The Democratic Nursing Organisation of South Africa (Denosa) has been slapped with a cost order after trying to sue the office of the Gauteng Health MEC and a nursing college over what it claimed was an unfair expulsion, reports The Times.
The student nurse they represented was dismissed from the college after allegedly being caught cheating on an exam by writing answers on her thigh, with the union deciding to support her as she took the college and health MEC to the Labour Court in Johannesburg. But, the report says, Judge Edwin Tlhotlhalemaje was not impressed with the young woman’s story and the union’s representations, ultimately siding with the college and upholding the expulsion.
Phemelo Damaria Ramaroane was attending the SG Lourens Nursing College in Pretoria, on a four-year diploma course to become a nurse and a midwife. The report says because she was also employed by the college, the Gauteng Health Department was responsible for paying her. On 25 January, 2019, Ramaroane – now a fourth-year student – was scheduled to take a test in community nursing science.
The report says in his judgment, Tlhotlhalemaje detailed how the young woman had arrived at the test venue with notes of certain medication terms written on her right thigh. “Whilst taking the test, she was overcome with guilt and had started to rub off the incriminating information from her thigh. It was at that point that one of the lecturers saw her and approached her to establish what she was up to,” the judge said.
Even after being caught, the college agreed to allow her to retake a different test, although she was asked to write a report about what happened during her first attempt at the exam. At a disciplinary hearing she pleaded guilty to all the charges against her (except the charge of dishonesty) and was issued a sanction of termination for two years, as stipulated by the nursing college’s regulations.
The report says the young woman tried to lodge an appeal in April, claiming she had not been allowed to plead mitigating factors before the sanction was issued, and that it was too harsh. When her appeal was rejected, she approached the court with an urgent application with Denosa at her side.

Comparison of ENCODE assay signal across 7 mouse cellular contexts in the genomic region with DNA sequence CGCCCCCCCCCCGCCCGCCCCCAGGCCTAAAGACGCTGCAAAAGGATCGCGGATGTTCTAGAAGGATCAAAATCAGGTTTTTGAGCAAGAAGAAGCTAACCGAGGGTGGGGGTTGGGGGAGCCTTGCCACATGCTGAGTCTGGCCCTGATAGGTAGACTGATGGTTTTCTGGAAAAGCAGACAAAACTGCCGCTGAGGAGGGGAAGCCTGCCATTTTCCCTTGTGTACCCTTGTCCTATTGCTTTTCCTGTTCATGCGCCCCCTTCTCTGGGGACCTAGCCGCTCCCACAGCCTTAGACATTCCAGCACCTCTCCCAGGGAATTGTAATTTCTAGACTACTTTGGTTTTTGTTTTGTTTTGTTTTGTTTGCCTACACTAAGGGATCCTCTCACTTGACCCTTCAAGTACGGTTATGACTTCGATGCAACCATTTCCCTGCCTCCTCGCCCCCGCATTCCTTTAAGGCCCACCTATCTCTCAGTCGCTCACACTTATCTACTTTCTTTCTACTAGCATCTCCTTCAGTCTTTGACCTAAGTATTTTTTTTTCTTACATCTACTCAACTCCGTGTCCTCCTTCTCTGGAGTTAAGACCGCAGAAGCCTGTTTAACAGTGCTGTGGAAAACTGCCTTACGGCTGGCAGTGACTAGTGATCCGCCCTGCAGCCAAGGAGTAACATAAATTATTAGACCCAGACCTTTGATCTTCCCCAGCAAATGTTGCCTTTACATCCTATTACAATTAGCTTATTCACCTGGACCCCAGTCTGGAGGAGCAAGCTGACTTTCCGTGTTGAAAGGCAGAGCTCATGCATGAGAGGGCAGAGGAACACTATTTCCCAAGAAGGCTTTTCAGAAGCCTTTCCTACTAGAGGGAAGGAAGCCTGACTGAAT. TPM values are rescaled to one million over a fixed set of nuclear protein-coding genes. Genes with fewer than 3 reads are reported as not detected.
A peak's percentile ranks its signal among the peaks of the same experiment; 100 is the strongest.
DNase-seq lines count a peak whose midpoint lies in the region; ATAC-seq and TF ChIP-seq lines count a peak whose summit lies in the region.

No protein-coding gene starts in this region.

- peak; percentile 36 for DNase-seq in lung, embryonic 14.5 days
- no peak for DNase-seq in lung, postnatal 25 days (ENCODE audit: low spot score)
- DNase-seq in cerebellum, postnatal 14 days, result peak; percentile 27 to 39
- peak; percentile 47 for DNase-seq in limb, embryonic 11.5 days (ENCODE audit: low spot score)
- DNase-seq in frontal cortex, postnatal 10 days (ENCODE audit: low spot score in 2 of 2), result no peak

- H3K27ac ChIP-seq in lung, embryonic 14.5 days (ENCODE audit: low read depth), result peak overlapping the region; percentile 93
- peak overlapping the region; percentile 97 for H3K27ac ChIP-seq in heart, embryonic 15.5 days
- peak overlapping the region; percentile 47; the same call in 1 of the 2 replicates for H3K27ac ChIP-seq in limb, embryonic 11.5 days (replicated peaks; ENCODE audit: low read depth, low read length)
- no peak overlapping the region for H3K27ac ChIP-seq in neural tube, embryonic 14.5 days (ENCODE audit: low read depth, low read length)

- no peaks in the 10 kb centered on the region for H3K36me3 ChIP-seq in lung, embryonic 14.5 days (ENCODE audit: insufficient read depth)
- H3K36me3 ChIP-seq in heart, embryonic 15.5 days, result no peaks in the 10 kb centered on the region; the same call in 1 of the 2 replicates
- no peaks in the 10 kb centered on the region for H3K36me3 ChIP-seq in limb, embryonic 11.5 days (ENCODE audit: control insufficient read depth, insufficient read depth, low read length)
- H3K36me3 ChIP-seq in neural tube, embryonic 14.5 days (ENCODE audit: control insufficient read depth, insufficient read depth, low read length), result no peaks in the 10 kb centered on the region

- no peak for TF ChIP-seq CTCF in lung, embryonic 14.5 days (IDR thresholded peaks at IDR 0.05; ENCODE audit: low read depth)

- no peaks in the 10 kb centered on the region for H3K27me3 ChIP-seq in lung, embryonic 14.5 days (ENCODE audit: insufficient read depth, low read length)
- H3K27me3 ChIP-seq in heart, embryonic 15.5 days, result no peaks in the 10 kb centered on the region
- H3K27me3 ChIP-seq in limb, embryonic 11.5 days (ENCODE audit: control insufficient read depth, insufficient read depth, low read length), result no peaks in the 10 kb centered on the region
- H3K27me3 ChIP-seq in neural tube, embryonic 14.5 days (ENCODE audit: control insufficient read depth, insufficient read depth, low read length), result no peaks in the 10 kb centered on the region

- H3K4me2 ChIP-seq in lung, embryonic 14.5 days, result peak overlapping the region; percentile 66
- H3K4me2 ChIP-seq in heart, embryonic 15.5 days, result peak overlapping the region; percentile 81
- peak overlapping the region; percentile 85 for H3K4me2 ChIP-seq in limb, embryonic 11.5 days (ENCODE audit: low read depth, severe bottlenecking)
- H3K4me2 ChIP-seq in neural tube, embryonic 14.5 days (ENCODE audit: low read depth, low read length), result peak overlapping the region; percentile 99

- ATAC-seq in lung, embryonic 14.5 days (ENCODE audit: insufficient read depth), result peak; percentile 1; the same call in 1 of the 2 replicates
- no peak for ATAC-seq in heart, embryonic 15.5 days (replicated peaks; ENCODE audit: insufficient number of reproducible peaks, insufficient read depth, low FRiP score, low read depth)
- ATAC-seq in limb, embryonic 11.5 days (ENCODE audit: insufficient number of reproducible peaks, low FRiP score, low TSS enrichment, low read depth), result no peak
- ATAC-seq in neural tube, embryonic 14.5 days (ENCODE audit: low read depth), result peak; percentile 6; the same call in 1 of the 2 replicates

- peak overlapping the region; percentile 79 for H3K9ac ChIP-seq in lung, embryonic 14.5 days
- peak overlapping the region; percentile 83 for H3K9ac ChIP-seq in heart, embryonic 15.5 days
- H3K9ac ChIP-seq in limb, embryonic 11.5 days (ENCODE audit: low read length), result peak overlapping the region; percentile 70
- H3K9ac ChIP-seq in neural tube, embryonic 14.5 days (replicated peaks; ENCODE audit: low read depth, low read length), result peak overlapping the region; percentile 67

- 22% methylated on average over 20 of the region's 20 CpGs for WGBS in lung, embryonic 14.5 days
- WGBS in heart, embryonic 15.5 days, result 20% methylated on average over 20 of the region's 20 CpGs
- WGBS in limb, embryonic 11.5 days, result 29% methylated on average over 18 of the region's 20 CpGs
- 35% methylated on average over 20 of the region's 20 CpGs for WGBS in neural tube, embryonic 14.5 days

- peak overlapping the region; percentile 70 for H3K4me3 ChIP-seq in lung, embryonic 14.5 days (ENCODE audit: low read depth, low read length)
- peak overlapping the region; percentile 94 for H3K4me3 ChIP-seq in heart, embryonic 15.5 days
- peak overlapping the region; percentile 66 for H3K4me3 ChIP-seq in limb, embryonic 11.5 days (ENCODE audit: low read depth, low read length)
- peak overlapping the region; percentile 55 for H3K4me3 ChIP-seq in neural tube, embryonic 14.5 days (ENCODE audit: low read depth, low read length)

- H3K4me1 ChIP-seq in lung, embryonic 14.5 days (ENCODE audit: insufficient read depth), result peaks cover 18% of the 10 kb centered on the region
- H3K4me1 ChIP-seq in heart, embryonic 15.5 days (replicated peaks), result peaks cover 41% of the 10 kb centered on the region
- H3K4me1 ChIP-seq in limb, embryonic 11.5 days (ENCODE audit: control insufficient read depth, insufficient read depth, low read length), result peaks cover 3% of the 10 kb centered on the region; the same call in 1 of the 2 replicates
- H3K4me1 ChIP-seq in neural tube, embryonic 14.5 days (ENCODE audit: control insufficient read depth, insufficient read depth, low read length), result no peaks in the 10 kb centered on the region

“Clearly on the facts, any harm she will suffer (not being able to write her final exams) is as a consequence of her own intentional dishonest conduct. It is self-inflicted harm,” the judge said. He noted how the young woman had, year on year, signed the college’s anti-cheating policies. “Like a minor child caught with her hand in the cookie jar, she obviously could not justify her conduct other than to apologise when the monumental mess she had created for herself hit her. It is not even necessary to even think of the consequences of her conduct on the integrity of the examination process and to the nursing profession as a whole.”
The report says the judge was also pleased by the representations of the nursing college and health department, which recommended that the young woman approach the South African Nursing Council, which provides rehabilitation and support, during her two-year sanction. “Her dismissal effectively amounts to a two-year suspension from her training as a nurse, and she is at liberty to resume her studies thereafter. Thus, any alleged harm (even self-inflicted) is not irreparable,” said Tlhotlhalemaje.
The report says the judge was particularly wary of Denosa’s attorneys choosing to approach the court on an urgent basis. “No matter how much this court has cautioned parties against bringing merit-less applications on an urgent roll and awarding punitive costs orders, the rot never stops,” he said. He said Denosa ought to have reflected on the facts of the case and asked itself the same questions.
While it was commendable that unions should appear to be supportive of their members, they had chosen to support someone who had “acted in the most reprehensible and dishonest manner”.
“If the message to Denosa members is unashamedly that ‘we have your back’, and it is perfectly normal to cheat and to be dishonest, and that they will be defended to the bitter end, then clearly there is something inherently wrong and palpably twisted with that logic,” he said.
The report says bcause of this, he ordered that Denosa pay the legal costs of the health department and the nursing college, to be determined on a scale agreed between the attorneys and their clients.
He dismissed Ramaroane’s application in its entirety.
Denosa Tshwane regional chairperson Simon Lebeloane said that while the union respected the court’s decision – and would not appeal – they disagreed that their legal team had wasted the court’s time. “We still believe we had a case here. Our members are entitled to legal representation,” he is quoted in the report as saying.
The union also believed another tribunal at the nursing college could have given a different punishment to Ramaroane if she had been allowed a proper appeal.The Times report (subscription needed)